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You’ve tried the rest, now try the best! Tab Benoit’s amazing new Medicine, 100% pure musical snake-oil. A melodic potion that provides immediate and satisfying relief for all aches and pain. Benoit’s Medicine is a guaranteed cure for heartache. It’s the genuine article this Medicine is for whatever ails you.
Medicine, Benoit’s seventh solo release on Telarc International, a division of Concord Music Group, successfully joins two gifted guitarists/songwriters in a session that proves greater than the sum of its very talented parts. Set for April 26, 2011 release, the 11-track recording features seven new Benoit originals co-written with ace songwriter Anders Osborne (his song “Watch the Wind Blow By” was recorded by Tim McGraw in 2002, hitting No. 1 on the country charts for two weeks and selling over three million albums, and Keb’ Mo’s 1999 GRAMMY-winning album Slow Down, featured two songs he had co-written).
“Anders and I have been friends for years, and we have a very comfortable relationship,” says Benoit, a GRAMMY®-nominated songwriter, as well as a guitarist and singer with a repertoire that ranges from swamp-pop classics to gritty blues and rootsy jams. “Songwriting needs to feel natural. It needs to flow easily. When he and I went out on the bayou, we came back with seven songs! Anders also played most of the rhythm parts on the album. He does a good job of not stepping on what I’m doing and making it fit the song.”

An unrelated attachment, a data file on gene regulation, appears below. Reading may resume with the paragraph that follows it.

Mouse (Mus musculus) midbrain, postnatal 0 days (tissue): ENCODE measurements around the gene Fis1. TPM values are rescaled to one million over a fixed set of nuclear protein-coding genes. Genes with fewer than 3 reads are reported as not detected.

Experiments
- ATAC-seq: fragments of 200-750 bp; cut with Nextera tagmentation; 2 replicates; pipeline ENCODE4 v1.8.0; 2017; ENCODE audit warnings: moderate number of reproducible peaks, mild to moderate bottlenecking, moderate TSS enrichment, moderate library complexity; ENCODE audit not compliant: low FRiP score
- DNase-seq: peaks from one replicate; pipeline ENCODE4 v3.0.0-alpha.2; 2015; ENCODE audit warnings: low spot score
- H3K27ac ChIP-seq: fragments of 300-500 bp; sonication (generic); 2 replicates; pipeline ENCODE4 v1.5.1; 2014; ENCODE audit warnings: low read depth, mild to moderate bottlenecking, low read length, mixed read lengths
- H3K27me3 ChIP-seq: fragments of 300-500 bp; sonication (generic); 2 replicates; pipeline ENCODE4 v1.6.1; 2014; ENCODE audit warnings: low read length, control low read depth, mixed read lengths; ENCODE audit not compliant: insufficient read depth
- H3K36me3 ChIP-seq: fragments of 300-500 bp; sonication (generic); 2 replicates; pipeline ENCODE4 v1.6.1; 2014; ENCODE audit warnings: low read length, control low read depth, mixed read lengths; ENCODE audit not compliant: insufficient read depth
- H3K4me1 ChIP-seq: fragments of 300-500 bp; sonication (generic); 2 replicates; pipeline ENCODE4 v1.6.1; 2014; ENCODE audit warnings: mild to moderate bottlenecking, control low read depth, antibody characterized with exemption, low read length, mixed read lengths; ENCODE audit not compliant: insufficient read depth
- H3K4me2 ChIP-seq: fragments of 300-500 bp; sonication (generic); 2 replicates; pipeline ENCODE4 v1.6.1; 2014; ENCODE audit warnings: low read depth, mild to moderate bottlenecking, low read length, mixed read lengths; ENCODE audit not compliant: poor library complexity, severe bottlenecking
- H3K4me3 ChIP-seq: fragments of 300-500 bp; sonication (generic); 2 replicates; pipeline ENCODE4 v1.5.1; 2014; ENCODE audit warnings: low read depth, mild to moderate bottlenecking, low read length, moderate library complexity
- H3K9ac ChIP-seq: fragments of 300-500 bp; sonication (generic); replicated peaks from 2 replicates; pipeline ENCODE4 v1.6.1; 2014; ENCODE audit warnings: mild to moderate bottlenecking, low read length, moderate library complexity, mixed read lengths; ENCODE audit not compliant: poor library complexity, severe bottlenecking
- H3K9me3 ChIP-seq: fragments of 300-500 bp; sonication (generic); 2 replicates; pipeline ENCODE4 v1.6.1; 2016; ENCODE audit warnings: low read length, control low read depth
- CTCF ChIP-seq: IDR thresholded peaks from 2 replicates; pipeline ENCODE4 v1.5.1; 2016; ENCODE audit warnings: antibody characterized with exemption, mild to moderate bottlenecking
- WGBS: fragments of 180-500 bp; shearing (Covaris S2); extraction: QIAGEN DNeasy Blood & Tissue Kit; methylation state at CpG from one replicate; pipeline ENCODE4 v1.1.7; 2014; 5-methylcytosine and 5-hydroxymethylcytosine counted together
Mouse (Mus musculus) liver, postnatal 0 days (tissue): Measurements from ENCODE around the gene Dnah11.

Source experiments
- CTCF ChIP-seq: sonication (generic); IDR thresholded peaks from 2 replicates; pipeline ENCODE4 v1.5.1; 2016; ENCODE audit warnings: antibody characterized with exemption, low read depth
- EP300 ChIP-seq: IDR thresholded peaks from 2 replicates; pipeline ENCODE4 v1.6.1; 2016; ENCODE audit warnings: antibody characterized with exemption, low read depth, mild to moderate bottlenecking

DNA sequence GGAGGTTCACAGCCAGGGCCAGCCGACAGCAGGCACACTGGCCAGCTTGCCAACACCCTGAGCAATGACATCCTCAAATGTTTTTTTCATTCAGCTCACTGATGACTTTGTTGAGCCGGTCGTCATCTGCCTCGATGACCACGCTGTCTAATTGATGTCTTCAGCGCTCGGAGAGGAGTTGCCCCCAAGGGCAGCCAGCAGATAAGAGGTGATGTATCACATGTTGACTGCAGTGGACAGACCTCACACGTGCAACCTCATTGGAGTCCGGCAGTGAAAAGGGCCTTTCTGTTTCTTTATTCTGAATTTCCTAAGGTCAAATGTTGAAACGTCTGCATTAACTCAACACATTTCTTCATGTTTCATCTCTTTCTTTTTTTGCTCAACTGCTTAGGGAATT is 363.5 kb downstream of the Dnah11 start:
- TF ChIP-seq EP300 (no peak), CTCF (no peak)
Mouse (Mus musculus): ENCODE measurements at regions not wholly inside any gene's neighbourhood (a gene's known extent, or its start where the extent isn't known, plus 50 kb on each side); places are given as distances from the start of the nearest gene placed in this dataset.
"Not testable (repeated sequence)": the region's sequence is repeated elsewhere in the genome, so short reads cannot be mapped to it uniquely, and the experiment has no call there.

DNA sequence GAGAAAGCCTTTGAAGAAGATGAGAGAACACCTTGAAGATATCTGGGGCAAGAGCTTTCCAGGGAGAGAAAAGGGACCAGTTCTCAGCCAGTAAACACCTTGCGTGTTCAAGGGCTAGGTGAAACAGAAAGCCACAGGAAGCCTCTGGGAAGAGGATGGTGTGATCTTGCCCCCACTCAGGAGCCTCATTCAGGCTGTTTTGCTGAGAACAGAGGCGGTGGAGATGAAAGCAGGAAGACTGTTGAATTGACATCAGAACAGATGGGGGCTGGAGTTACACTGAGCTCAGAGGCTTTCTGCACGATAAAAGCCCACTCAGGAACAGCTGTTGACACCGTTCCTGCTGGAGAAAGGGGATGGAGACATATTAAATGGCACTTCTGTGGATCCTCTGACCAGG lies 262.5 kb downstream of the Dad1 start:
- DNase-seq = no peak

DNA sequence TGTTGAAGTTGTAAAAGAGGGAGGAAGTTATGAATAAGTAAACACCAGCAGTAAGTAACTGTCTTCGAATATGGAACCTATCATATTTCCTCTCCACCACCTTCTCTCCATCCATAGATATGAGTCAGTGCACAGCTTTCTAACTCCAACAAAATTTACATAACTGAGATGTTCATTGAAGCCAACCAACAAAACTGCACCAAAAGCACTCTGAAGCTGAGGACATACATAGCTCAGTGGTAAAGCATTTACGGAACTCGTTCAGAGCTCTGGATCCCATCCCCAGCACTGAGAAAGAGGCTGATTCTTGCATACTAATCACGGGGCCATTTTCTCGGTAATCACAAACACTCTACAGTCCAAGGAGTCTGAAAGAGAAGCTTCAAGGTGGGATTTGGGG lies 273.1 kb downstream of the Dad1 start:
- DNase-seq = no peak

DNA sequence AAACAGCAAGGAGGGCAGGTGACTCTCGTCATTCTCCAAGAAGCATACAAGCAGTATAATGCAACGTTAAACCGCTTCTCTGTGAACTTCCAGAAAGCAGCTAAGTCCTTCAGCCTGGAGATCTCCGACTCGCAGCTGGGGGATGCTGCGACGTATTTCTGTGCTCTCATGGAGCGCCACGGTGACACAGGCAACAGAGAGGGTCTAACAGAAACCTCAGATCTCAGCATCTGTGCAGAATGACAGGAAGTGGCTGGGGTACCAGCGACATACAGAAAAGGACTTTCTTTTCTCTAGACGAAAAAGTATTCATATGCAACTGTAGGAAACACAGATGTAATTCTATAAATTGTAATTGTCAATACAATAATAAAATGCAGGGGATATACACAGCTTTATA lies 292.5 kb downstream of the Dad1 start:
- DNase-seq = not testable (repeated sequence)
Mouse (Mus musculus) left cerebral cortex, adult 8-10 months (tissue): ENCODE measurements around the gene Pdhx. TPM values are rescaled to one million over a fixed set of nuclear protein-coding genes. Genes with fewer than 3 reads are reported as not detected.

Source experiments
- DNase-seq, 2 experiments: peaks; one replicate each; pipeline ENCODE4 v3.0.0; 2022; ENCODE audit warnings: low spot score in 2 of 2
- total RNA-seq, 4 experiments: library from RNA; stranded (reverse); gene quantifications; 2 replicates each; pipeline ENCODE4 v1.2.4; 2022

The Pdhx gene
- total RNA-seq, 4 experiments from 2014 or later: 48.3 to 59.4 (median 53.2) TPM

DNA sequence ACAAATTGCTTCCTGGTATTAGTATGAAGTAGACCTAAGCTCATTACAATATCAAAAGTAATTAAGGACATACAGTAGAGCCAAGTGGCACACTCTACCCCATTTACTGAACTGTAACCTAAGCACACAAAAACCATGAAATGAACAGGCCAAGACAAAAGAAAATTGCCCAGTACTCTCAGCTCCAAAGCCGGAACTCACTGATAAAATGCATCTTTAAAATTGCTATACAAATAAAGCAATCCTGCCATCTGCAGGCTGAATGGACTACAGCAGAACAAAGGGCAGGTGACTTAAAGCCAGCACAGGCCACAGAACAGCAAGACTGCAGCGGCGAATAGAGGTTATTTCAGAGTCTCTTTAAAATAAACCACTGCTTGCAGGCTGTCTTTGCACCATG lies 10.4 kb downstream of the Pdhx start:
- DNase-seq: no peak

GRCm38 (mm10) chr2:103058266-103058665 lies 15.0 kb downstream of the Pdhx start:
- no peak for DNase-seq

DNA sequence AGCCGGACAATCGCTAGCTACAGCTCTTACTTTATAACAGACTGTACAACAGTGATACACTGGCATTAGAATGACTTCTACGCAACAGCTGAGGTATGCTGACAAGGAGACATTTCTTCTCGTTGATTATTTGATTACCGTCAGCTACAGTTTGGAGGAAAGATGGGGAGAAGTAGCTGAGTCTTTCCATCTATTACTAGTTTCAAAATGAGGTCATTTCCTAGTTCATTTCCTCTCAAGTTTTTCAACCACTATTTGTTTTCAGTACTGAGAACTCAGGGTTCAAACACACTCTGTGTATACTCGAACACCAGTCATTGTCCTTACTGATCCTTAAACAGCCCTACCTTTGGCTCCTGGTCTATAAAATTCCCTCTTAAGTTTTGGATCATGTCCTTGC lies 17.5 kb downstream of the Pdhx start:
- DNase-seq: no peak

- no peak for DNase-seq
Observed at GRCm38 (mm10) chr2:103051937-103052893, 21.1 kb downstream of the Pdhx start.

In an unusual twist, Osborne (who also co-produced the album) uses B.B. King’s famous guitar ‘Lucille’ on Medicine. “He played half the album on that guitar, basically anything that’s not slide guitar,” Benoit says.
Medicine showcases a lean, energetic young band, and vibe-wise it’s hipper and groovier than anything Benoit has ever done before. The recording also spotlights the work of keyboardist Ivan Neville (son of Aaron Neville and nephew to members of the Neville Brothers), drummer Brady Blade (Emmylou Harris, Steve Earle, Dave Matthews) and bassist Corey Duplechin (Chubby Carrier & Bayou Swamp Band). Fiddler/singer Michael Doucet of BeauSoleil makes a special appearance on three tracks.